Critics ramp up opposition as force announces controversial kit will go into live operational use
London’s Metropolitan Police Service is to “begin operational use” of live facial recognition (LFR) technology.
The force has previously conducted trials of the kit at various locations around the capital. It has now decided to use it more widely and systematically, and will implement cameras at – undisclosed – “specific locations in London”.
These deployments will take place “where intelligence suggests we are most likely to locate serious offenders”, it said, and will be aimed at combatting serious crimes such as violent and armed offences and child sexual exploitation.
A tailored “watch list” of wanted people will be supplied for each installation of the technology, wherein cameras will watch over a “small, targeted area”. Uses of LFR cameras will be “clearly signposted”, the force said, and the technology will not integrate will CCTV or number-plate recognition devices.
The Met said: “This is not a case of technology taking over from traditional policing; this is a system which simply gives police officers a ‘prompt’, suggesting ‘that person over there may be the person you’re looking for’ – it is always the decision of an officer whether or not to engage with someone.”
Trials of the technology over the last few years have met with consistant and strong opposition from campaign organisations and individuals.
Last year, human rights group Liberty supported Cardiff man Ed Bridges in challenging the legality of LFR. In September, the High Court ultimately ruled that the use of the technology was lawful – a decision which Bridges said he intended to appeal.
Liberty called today’s announcement “a dangerous and sinister step”, and urged people to sign a petition calling on home secretary Priti Patel to ban the use of facial recognition.
Big Brother Watch is another organisation to have consistently and vociferously campaigned against the technology. The group has previously published a report that found LFR systems to be 95% inaccurate in identifying matches.
Responding to today’s news, director of Big Brother Watch Silkie Carlo said: “This decision represents and enormous expansion of the surveillance state and a serious threat to civil liberties in the UK.”
She added: “This is a breathtaking assault on our rights and we will challenge it, including by urgently considering next steps in our ongoing legal claim against the Met and the home secretary. This move instantly stains the new government’s human-rights record, and we urge an immediate reconsideration.”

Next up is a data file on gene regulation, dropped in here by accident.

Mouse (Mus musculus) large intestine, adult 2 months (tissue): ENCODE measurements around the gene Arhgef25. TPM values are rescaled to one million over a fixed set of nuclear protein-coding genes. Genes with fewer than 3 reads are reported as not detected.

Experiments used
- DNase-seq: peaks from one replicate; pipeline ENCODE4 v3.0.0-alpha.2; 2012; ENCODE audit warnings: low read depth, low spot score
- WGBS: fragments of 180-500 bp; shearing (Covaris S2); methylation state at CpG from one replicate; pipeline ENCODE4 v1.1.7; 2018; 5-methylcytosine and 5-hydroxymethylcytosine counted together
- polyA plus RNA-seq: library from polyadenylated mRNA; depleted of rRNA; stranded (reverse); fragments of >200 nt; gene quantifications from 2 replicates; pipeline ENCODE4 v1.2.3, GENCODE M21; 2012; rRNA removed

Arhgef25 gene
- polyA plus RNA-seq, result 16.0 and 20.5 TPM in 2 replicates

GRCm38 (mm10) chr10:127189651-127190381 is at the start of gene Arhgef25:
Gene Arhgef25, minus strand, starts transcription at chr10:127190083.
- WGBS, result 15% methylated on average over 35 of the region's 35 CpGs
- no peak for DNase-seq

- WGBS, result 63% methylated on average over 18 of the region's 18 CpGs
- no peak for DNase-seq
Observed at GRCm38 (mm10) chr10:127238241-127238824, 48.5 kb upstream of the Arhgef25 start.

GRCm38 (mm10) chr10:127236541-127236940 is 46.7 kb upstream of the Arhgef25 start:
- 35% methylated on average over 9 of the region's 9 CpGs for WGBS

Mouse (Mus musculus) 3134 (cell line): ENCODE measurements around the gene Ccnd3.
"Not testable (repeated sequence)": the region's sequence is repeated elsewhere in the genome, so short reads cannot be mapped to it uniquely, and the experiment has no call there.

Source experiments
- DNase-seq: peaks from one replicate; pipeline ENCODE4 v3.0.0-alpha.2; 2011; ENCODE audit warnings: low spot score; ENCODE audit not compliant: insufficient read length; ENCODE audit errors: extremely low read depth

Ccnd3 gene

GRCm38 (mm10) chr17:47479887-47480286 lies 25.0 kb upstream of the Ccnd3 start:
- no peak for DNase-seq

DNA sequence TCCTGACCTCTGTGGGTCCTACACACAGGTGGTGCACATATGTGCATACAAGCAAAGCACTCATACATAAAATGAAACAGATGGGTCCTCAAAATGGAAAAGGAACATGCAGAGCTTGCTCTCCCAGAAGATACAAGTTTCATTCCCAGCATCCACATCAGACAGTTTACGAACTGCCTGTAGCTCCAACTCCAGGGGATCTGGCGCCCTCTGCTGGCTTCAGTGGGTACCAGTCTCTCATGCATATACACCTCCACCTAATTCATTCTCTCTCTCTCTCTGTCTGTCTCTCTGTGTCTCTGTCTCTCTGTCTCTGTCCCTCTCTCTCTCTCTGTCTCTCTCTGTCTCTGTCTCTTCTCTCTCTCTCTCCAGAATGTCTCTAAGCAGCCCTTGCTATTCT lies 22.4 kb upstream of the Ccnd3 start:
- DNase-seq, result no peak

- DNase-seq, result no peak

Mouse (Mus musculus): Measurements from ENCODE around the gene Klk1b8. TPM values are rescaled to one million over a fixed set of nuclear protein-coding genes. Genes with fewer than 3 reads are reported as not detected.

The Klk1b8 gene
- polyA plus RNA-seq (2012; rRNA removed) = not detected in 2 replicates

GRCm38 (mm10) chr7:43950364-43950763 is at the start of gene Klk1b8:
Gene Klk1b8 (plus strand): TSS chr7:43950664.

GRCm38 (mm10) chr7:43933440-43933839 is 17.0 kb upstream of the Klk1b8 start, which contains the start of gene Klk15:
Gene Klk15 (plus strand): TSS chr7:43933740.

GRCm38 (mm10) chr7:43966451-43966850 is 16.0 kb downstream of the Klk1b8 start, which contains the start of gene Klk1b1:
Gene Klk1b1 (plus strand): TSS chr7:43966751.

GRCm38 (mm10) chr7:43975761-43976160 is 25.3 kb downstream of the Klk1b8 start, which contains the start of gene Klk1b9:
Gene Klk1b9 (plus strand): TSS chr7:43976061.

Regulators have also voiced concerns about the increased use of facial recognition.
The biometrics commissioner Paul Wiles has spoken of the need for “informed public debate” about how legislators should respond to the issue. Information commissioner Elizabeth Denham, meanwhile, has said that “police forces need to slow down” in their use of the technology, and allow for more consideration of legal and moral issues.
‘Tried and tested’
Even a report commissioned by the Met to examine its previous trials was largely damning.
The report, which was published by academics from the university of Essex, questioned the technology’s lawfulness and criticised the force for failing to adequately consider issues of human rights.
It also found that, of the 42 matches made by the software that were considered, in the report only eight could be verified as accurate “with absolute confidence”.
Although the Met chose not to exercise a pre-publication right of reply, once the report was released publicly deputy assistant commissioner Duncan Ball said that the force was “extremely disappointed with the negative and unbalanced tone”.
Today’s news was described by assistant commissioner Nick Ephgrave “an important development for the Met, and one which is vital in assisting us in bearing down on violence”.
“We have taken a considered and transparent approach in order to arrive at this point.”
Assistant commissioner Nick Ephgrave
“We are using a tried-and-tested technology, and have taken a considered and transparent approach in order to arrive at this point,” he said. “Similar technology is already widely used across the UK, in the private sector. Ours has been trialled by our technology teams for use in an operational policing environment.”
Ephgrave added: “Every day, our police officers are briefed about suspects they should look out for; LFR improves the effectiveness of this tactic. Similarly, if it can help locate missing children or vulnerable adults swiftly, and keep them from harm and exploitation, then we have a duty to deploy the technology to do this.”